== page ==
A ports and harbors construction bond approved by voters in the statewide election Nov. 6 will fund breakwater construction and dredging work to expand the Small Boat Harbor, harbormaster Phil Benner said this week.
The bond package included $15 million for the Haines harbor.
“We’ve got to build the breakwater and do the dredging first. After the breakwater and dredging, there should be enough left over to build some floats and do some of the things in the harbor master plan,” Benner said in an interview.
Combined with $4 million appropriated by the Alaska Legislature last year, there’s $19 million for improvements. The legislative appropriation paid for recent core sampling of the sea floor near the harbor entrance, the results of which will determine the direction of the breakwater project.
By early February the borough should know the results of the sampling. A hard floor would lead to a “nose” extension onto the existing rubble-mound breakwater. Soft soils may force an alternative design, such as a metal “sea wall.”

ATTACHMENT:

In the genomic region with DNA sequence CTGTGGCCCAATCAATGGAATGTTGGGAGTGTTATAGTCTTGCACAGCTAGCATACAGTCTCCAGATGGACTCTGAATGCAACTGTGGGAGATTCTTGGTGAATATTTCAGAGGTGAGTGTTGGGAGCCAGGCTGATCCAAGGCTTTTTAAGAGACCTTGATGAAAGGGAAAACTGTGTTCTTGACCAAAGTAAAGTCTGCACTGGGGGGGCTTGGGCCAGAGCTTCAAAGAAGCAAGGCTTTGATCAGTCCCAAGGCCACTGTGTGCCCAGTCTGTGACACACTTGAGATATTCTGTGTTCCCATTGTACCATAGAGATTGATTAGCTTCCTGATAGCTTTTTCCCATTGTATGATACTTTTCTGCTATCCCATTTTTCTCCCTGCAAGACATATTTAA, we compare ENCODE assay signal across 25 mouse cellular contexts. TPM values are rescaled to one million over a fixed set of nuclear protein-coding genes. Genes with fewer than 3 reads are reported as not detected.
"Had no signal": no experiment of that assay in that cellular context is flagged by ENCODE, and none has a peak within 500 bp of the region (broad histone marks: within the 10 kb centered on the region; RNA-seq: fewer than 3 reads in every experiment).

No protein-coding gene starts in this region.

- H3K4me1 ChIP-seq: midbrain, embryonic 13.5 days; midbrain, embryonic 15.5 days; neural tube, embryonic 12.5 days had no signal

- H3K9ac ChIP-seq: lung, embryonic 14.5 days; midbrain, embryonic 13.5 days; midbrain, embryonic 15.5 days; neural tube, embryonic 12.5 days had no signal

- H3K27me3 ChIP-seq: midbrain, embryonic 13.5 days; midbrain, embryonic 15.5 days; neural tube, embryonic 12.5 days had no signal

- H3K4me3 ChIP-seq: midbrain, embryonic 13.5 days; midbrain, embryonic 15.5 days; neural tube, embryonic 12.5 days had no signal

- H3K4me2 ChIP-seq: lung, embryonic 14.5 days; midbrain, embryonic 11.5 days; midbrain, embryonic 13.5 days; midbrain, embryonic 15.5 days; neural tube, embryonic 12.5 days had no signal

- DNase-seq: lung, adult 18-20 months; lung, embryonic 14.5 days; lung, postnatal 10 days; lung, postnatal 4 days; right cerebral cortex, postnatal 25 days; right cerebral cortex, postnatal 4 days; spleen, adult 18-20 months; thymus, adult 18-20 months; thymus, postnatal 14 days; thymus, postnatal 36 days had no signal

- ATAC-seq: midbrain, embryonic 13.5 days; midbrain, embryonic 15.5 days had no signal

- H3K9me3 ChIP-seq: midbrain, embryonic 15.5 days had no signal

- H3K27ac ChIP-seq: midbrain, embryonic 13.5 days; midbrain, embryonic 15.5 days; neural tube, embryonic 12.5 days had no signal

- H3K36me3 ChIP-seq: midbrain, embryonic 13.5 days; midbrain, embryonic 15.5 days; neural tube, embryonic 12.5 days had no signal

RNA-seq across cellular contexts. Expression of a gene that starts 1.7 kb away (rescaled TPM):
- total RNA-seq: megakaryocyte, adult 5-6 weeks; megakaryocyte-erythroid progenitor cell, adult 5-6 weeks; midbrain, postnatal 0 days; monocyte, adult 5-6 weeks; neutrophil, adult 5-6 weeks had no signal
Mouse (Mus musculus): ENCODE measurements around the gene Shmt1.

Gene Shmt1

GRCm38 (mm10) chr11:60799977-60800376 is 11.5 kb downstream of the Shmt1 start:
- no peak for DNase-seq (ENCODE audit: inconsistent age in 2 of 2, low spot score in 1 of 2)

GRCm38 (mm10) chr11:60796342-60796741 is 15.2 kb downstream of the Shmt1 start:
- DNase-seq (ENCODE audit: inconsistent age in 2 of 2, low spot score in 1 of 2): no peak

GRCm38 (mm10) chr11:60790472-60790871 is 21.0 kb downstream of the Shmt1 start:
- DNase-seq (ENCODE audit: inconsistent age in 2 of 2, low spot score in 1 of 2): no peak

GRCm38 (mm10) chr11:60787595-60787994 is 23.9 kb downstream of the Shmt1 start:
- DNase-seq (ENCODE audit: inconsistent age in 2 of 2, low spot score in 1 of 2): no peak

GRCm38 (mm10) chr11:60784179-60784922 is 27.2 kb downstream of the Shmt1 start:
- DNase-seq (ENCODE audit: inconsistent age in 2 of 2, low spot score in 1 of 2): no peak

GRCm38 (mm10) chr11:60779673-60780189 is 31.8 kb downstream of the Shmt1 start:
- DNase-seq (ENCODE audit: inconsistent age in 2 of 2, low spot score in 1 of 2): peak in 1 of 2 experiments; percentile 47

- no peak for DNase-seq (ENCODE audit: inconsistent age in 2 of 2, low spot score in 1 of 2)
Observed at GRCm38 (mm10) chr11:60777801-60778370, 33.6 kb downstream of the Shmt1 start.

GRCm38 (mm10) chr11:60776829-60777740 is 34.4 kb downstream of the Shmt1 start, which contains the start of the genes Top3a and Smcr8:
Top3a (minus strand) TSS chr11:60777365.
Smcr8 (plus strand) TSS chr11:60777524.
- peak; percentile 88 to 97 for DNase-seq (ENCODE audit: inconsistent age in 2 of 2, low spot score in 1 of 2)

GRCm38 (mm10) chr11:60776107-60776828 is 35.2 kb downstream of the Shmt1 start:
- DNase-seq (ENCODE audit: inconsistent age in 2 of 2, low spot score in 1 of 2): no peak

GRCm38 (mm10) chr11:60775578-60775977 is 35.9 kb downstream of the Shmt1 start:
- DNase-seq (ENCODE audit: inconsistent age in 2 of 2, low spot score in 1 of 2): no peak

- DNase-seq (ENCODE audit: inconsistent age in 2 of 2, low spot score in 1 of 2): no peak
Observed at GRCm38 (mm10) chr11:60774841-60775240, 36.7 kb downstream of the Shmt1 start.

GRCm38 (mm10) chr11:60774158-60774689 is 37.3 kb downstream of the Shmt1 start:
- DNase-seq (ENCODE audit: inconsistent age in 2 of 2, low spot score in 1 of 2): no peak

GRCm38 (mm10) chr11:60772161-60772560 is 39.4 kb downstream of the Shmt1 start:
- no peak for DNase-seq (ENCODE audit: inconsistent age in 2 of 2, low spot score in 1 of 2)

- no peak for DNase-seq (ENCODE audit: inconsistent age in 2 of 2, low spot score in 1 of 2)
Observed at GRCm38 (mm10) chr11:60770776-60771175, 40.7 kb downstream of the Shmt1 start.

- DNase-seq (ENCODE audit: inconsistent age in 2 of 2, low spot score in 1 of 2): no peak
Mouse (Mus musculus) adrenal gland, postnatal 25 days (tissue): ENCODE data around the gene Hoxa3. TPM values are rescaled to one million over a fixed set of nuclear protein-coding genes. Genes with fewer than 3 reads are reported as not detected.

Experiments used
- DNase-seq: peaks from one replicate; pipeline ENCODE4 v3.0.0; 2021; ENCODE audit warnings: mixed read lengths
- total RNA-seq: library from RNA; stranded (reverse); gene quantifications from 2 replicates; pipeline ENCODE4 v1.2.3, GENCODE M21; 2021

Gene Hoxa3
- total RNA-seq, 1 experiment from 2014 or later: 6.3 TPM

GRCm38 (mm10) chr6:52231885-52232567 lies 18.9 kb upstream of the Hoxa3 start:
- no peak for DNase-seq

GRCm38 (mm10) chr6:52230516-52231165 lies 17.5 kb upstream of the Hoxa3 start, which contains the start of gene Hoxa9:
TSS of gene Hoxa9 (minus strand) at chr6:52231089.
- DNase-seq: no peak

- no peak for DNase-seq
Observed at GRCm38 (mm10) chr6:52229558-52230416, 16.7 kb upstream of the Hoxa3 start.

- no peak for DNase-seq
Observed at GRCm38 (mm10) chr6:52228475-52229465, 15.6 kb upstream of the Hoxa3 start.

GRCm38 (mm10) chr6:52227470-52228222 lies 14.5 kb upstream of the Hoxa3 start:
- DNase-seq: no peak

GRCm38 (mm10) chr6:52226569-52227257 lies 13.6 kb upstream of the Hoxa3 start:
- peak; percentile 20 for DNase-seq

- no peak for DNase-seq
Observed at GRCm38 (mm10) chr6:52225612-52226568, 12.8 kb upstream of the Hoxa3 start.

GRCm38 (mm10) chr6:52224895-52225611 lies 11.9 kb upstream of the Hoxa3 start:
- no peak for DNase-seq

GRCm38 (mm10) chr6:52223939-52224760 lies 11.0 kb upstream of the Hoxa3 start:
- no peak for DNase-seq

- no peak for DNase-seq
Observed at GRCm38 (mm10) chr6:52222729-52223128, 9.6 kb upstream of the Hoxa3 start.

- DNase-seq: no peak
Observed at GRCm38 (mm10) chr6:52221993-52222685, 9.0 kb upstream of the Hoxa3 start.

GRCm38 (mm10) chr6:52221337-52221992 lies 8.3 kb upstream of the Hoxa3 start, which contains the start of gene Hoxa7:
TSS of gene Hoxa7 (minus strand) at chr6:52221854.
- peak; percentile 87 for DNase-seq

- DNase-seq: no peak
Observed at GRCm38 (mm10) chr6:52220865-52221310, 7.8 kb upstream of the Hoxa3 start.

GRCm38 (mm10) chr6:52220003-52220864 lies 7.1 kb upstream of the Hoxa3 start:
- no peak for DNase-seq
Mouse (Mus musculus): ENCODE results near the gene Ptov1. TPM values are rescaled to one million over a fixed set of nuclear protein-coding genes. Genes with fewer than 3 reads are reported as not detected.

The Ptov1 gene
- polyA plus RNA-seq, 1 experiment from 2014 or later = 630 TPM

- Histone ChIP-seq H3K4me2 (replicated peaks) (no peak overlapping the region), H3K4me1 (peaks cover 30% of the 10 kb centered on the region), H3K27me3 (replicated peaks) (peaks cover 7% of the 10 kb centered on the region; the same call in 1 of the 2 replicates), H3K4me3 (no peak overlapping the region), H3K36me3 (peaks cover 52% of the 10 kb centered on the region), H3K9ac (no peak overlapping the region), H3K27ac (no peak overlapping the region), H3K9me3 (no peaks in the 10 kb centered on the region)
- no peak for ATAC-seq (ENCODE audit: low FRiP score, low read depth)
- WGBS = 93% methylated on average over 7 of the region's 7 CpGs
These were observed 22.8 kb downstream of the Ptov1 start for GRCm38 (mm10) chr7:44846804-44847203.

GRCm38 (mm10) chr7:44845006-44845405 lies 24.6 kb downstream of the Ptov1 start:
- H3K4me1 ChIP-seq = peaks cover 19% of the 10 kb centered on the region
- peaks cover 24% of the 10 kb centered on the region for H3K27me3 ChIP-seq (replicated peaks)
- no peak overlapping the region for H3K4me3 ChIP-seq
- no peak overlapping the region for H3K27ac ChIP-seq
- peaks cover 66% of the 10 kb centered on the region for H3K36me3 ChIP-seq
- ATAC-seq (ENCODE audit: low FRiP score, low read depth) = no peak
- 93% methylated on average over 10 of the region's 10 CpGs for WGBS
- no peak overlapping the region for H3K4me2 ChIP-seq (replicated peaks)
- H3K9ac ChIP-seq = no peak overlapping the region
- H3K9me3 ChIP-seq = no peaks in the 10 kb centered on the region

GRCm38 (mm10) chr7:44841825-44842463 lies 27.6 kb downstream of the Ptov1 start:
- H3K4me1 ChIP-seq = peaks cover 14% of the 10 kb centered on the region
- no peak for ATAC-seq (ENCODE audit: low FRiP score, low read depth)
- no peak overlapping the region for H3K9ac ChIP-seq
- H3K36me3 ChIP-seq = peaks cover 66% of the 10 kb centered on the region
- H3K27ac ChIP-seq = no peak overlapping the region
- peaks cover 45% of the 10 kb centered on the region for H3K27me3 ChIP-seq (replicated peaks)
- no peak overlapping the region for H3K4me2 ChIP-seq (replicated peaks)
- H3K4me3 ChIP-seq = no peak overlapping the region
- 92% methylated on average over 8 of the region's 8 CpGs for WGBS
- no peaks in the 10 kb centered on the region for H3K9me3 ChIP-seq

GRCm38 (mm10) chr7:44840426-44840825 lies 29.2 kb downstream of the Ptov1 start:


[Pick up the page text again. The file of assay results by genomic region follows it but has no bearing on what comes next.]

“Once we get the samples back, we’ll start going through the process for what’s best out there and see what the engineers say,” Benner said.
Under either scenario, a new jetty will be extended from land on the harbor’s west side to protect an enlarged basin from winds and to protect a planned sportboat ramp that will go just inside the new entrance.
The boat launch, to be built by the state, is envisioned to have two vehicle ramps and a boarding float in the middle. The jetty also will leave room for a drive-down float that would allow cars to pull up alongside vessels.
Harbor work, along with projects to replace the Port Chilkoot Dock trestle and make improvements to Letnikof Dock, will make next year a busy one at the waterfront, Benner said. “Hopefully, we’ll get a lot done.”
Letnikof work includes replacing the float anchor system, extending the U-shaped float, relocating and attaching the gangway from the Port Chilkoot Dock, and replacing four piles adjoining the float.
Screw ends will be added to the piles to secure them in bedrock there, Benner said.